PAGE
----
2019 has been a difficult year for banks and other financial institutions (FIs) where financial fraud is concerned.
According to research from banking body UK Finance, fraudsters stole £616m from UK bank customers during the first six months of 2019. Meanwhile, new annual figures from Cifas, the UK’s fraud prevention service, suggest that instances of fraud have increased by six per cent.
The methods employed by fraudsters to perpetrate identity fraud are becoming ever more complex, and the increasing popularity of online and mobile channels has also opened up new vulnerabilities. But, it’s not all not doom and gloom.
With the new year just around the corner, let’s take a look at a few tools that can help financial organisations combat fraud in 2020.
With the sharp incline in the use of mobile banking over the past few years, ‘active’ biometric authentication methods – such as fingerprint scanning and facial recognition – have become the norm. The introduction of active biometrics has improved security dramatically and they’re now considered essential to the authentication process.
However, as cybercriminals continue to use sophisticated methods to exploit their victims, especially in vulnerable channels such as mobile, it’s clear that there’s a need for a more context-aware approach to authentication that doesn’t impact customer experience.
Behavioural biometrics takes existing authentication to the next level by capturing data points that provide insights into how the user naturally interacts with their device. It then generates a score assessing how well the data matches the user’s historical behaviour, or the behaviour of a representative peer group.
Instead of only relying on information from the moment of authentication, it continuously works in the background and analyses behavioural data to continuously verify the user’s identity. This behavioural analysis extends to metrics as specific as the angle at which the user holds their phone, swipe patterns and keystroke dynamics, thereby ensuring only a legitimate user is able to execute a transaction.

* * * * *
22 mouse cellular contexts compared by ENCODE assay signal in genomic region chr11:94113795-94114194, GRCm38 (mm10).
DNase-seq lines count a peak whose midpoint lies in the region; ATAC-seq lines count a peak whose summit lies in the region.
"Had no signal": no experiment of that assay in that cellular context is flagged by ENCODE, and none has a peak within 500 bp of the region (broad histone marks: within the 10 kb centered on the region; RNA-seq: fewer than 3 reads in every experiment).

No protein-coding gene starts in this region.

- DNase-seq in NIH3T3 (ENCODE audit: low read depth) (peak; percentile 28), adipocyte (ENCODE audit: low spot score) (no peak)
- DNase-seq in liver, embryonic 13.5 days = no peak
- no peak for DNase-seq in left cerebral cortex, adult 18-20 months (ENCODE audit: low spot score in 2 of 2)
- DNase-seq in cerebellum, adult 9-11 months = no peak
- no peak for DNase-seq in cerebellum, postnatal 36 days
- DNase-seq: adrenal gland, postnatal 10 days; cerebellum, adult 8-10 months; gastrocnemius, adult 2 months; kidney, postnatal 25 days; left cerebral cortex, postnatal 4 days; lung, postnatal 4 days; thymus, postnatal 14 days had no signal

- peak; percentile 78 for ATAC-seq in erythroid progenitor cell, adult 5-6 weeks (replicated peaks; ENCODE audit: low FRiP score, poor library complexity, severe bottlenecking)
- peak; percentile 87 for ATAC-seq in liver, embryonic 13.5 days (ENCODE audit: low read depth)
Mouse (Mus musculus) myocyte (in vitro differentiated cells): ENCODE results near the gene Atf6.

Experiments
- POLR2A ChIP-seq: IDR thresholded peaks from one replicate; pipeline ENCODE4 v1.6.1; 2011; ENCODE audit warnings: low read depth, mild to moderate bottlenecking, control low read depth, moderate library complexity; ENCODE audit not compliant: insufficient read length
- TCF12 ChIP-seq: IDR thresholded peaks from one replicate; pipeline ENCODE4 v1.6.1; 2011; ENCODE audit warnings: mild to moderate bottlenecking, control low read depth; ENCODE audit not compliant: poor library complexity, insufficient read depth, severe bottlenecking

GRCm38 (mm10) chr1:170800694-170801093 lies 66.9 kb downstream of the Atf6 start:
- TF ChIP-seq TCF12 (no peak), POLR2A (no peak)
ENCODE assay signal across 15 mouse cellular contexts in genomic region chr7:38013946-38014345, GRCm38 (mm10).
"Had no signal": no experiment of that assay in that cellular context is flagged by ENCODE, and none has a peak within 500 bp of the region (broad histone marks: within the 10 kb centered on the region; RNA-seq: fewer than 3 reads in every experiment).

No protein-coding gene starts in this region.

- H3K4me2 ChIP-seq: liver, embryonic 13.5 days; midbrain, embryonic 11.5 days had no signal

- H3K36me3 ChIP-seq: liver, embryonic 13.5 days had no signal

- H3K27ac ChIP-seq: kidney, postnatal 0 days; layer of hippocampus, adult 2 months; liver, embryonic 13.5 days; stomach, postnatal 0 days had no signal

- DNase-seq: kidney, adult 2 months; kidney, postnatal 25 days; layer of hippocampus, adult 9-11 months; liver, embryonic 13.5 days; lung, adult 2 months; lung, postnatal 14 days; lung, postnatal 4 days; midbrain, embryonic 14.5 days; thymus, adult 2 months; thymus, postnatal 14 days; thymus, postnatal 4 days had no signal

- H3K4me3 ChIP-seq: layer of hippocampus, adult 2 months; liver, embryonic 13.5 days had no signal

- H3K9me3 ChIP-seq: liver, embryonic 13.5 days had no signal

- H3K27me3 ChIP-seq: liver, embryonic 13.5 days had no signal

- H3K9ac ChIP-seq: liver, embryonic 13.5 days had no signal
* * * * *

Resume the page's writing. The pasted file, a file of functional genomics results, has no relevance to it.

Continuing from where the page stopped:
Crucially, behavioural biometrics are a completely unseen method of authentication, and ensures that no additional authentication that disrupts the user experience is required unless absolutely necessary. Not only do behavioural biometrics enhance security in the fight against fraud, but they also ensure customers have a seamless banking experience.
Identity fraud is one of the greatest threats facing the UK banking industry today, with severe and wide-ranging consequences.
Highlighting the scale of the issue at hand, new figures from Experian suggest that a new incident of financial fraud was reported every 15 seconds in 2018. The situation is inflamed by increasingly regular data breaches, giving cybercriminals access to sensitive PII that makes it a lot easier for criminals to commit both account takeover fraud (ATF) and new account fraud (NAF).
With this in mind, banks and FIs should look to harness the latest in emerging technology to minimise incidences and shield users from cybercriminals.